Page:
After biogas is produced, it must be refined to meet pipeline specifications. Refining biogas means increasing the proportion of methane and decreasing the proportion of carbon dioxide, carbon monoxide, nitrogen and other contaminants through absorption, adsorption, membrane separation, or cryogenic separation. RNG can be distributed via existing natural gas distribution routes.


RNG can be an alternative to conventional transportation fuels. The benefits of RNG are similar to the benefits of natural gas. Additional benefits include:

  • Increased Energy Security—Biogas offsets non-renewable resources, such as coal, oil, and fossil fuel-derived natural gas. Producing biogas creates U.S. jobs and benefits local economies.
  • Lower Emissions—Capturing biogas reduces emissions by preventing methane release into the atmosphere. Methane is 25 times stronger than carbon dioxide as a greenhouse gas.
  • Better Economics—Biogas reduces the cost of complying with EPA combustion requirements for landfill gas.
  • Cleaner Environment—Producing biogas through anaerobic digestion reduces landfill waste and odors and produces nutrient-rich liquid fertilizer.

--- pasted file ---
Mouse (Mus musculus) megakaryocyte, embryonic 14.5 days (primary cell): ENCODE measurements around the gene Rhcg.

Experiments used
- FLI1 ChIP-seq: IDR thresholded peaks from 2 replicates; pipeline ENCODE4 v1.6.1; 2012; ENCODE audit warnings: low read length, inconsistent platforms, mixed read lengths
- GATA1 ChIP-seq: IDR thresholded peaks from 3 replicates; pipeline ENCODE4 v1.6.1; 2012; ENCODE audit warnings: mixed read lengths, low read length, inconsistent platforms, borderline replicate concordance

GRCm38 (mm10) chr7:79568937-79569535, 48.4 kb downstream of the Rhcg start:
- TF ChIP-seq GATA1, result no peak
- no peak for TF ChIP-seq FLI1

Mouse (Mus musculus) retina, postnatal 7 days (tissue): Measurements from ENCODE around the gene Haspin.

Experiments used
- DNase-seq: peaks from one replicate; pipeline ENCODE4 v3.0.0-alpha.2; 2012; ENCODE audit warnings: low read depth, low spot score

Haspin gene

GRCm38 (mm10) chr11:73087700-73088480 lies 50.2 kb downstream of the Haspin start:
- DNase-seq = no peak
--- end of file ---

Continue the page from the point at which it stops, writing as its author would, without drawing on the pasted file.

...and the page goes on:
Research and Development

Research and development efforts are reducing the costs of biogas production and purification, working toward advanced and efficient conversion technologies, producing higher-quality RNG, and evaluating the performance of RNG-fueled vehicles. Some federal and state programs assist in these efforts, including EPA's Landfill Methane Outreach Program and AgSTAR Program, a collaborative effort of EPA, the U.S. Department of Agriculture, and the U.S. Department of Energy.

More Information

Learn more about RNG and biogas from the links below. The AFDC and U.S. Department of Energy do not necessarily recommend or endorse these companies (see disclaimer).

The AFDC also provides a publications search and a database of related links.